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Molnar v. Nco Financial Systems, Inc.

United States District Court, S.D. California

July 8, 2014

JEFFREY MOLNAR and WESLEY THORNTON, on behalf of themselves, all others similarly situated and the general public, Plaintiffs,
v.
NCO FINANCIAL SYSTEMS, INC., a Pennsylvania Corporation, Defendant.

ORDER ON JOINT STATEMENT FOR DETERMINATION OF DISCOVERY DISPUTE [ECF No. 85]

JILL L. BURKHARDT, Magistrate Judge

Plaintiffs bring this putative class action against Defendant NCO Financial Systems, Inc. under the Telephone Consumer Protection Act, 47 U.S.C. § 227, to stop defendant's alleged practice of making unsolicited telephone calls and text message calls to the telephones of consumers nationwide and to obtain redress for all persons injured thereby. (ECF No. 66.) Presently before the Court is the parties' Joint Statement for Determination of Discovery Dispute for which oral argument was held on May 20, 2014. (ECF No. 88.) The parties' discovery dispute concerns the scope of subpoenas served on and documents produced by plaintiffs' creditors and telephone carriers. The creditors and telephone carriers are not parties to this litigation. For the reasons stated below, plaintiffs' objections are overruled with the exception that each plaintiff may narrow the time period of call records to the extent they fall outside the time period for which a plaintiff seeks to hold defendant NCO liable.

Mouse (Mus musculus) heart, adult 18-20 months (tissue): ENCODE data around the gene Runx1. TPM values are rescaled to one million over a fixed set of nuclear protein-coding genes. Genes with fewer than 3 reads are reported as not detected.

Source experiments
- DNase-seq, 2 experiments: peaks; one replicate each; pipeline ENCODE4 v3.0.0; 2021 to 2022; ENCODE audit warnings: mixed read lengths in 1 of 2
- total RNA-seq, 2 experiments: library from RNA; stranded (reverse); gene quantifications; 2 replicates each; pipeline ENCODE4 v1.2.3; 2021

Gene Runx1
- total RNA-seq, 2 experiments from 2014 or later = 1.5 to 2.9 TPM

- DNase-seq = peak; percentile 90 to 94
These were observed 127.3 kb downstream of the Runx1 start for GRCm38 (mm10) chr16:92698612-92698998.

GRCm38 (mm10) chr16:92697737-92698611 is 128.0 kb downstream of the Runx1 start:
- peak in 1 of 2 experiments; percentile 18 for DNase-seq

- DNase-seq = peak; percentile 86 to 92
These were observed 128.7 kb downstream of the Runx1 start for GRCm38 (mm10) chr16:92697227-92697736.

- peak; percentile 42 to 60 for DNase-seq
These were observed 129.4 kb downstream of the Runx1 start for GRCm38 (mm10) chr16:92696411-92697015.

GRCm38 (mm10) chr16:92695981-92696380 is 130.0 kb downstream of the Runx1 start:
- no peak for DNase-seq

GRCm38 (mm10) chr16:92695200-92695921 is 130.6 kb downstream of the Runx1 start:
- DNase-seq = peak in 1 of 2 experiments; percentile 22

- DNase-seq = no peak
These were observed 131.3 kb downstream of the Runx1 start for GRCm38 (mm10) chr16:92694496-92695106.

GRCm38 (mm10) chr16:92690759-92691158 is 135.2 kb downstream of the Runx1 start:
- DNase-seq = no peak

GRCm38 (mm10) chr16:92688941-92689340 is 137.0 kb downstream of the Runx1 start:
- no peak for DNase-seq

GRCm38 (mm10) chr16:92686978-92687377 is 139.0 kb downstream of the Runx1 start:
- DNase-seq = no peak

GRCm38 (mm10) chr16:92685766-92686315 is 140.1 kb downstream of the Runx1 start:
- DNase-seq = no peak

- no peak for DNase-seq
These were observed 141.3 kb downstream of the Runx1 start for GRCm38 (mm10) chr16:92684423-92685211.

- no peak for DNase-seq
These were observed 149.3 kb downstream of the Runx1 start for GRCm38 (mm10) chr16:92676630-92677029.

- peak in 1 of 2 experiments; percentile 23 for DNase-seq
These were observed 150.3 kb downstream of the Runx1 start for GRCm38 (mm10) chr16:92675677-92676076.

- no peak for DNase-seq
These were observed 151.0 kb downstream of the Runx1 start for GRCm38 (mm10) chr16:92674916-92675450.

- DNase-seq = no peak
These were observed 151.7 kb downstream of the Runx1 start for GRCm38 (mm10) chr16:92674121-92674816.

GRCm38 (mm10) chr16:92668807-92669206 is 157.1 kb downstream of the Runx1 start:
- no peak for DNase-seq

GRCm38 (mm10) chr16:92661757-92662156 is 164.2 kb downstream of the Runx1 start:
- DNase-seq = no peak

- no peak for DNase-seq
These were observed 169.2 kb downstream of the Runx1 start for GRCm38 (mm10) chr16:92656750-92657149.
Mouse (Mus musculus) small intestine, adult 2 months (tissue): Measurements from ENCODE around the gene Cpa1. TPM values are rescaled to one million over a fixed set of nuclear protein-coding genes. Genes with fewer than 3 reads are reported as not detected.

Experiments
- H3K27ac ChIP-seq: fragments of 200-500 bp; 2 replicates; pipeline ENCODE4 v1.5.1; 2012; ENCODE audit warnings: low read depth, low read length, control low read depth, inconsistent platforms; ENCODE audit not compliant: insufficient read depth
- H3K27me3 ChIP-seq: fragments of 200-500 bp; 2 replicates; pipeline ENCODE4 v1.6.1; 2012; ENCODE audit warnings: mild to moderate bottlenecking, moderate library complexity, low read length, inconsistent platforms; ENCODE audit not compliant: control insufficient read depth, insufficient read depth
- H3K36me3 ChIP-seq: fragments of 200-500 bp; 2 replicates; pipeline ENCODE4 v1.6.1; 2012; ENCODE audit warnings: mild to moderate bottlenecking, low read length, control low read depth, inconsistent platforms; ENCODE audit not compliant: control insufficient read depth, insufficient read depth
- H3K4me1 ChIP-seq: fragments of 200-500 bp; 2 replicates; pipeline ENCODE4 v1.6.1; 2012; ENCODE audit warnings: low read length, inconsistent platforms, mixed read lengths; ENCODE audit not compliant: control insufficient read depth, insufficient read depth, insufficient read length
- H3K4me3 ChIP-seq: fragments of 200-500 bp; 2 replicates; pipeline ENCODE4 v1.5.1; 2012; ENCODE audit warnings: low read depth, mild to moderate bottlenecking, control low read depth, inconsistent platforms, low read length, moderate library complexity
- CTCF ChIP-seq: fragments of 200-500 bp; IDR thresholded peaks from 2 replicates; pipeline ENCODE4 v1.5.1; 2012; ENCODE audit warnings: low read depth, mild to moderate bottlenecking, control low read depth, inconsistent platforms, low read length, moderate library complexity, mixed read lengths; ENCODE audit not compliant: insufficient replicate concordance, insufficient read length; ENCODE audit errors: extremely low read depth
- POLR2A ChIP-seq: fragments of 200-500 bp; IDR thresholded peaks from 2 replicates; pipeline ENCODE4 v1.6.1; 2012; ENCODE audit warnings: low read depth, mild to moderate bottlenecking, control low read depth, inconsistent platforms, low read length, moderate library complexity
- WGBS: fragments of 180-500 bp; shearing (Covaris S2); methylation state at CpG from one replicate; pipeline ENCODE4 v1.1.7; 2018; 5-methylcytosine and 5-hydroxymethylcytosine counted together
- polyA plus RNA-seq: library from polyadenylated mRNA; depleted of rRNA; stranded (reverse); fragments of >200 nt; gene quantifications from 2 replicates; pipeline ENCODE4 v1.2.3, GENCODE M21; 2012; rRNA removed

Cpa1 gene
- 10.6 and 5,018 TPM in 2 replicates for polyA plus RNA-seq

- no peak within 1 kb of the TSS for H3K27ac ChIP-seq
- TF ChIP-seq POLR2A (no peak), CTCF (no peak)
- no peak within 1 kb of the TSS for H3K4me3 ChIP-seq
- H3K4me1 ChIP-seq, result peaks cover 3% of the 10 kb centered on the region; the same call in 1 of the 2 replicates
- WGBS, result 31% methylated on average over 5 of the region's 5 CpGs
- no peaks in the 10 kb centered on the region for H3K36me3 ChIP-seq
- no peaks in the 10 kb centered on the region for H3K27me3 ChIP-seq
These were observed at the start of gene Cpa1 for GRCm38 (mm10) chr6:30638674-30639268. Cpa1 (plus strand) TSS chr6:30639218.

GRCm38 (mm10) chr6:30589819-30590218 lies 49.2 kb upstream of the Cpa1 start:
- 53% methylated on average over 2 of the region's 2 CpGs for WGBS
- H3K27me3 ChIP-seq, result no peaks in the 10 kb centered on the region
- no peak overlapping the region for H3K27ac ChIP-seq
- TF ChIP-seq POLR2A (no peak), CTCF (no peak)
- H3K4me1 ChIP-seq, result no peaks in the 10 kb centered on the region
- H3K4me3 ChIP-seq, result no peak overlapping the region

I. Legal Standard

Federal Rule of Civil Procedure 45(d)(3) sets forth the limited reasons for which a subpoena can be quashed. "As a general proposition, a party lacks standing under Federal Rules of Civil Procedure Rule 45([d])(3) to challenge a subpoena issued to a non-party unless the party claims a personal right or privilege with respect to the documents requested in the subpoena." In re REMEC, Inc. Sec. Litig., No. 04cv1948, 2008 WL 2282647, *1 (S.D. Cal. May 30, 2008); Doe v. City of San Diego, No. 12cv689, 2013 WL 2338713, *2 (S.D. Cal. May 28, 2013). If the party claims a personal right or privilege with respect to the documents requested in the subpoena, the court "must quash or modify" the subpoena "if no exception or waiver applies." Fed.R.Civ.P. 45(d)(3)(A). "To evaluate privacy objections under either federal or state law, the Court must balance the party's need for the information against the individual's privacy rights." Brunsvik v. Hartford Life and Acc. Ins. Co., No. 11cv14, 2011 WL 5838221, *3 (E.D. Cal. Nov. 21, 2011).

Pursuant to Federal Rule of Civil Procedure 26(c)(1), a party may move for an order to protect itself from "annoyance, embarrassment, oppression, or undue burden or expense." A subpoena is subject to the relevance requirements set forth in Federal Rule of Civil Procedure 26(b). "Parties may obtain discovery regarding any nonprivileged matter that is relevant to any party's claim or defense.... Relevant information need not be admissible at the trial if the discovery appears reasonably calculated to lead to the discovery of admissible evidence." Fed.R.Civ.P. 26(b)(1). "For good cause, the court may order discovery of any matter relevant to the subject matter involved in the action." Id.

II. Analysis

A. Subpoenas to Creditors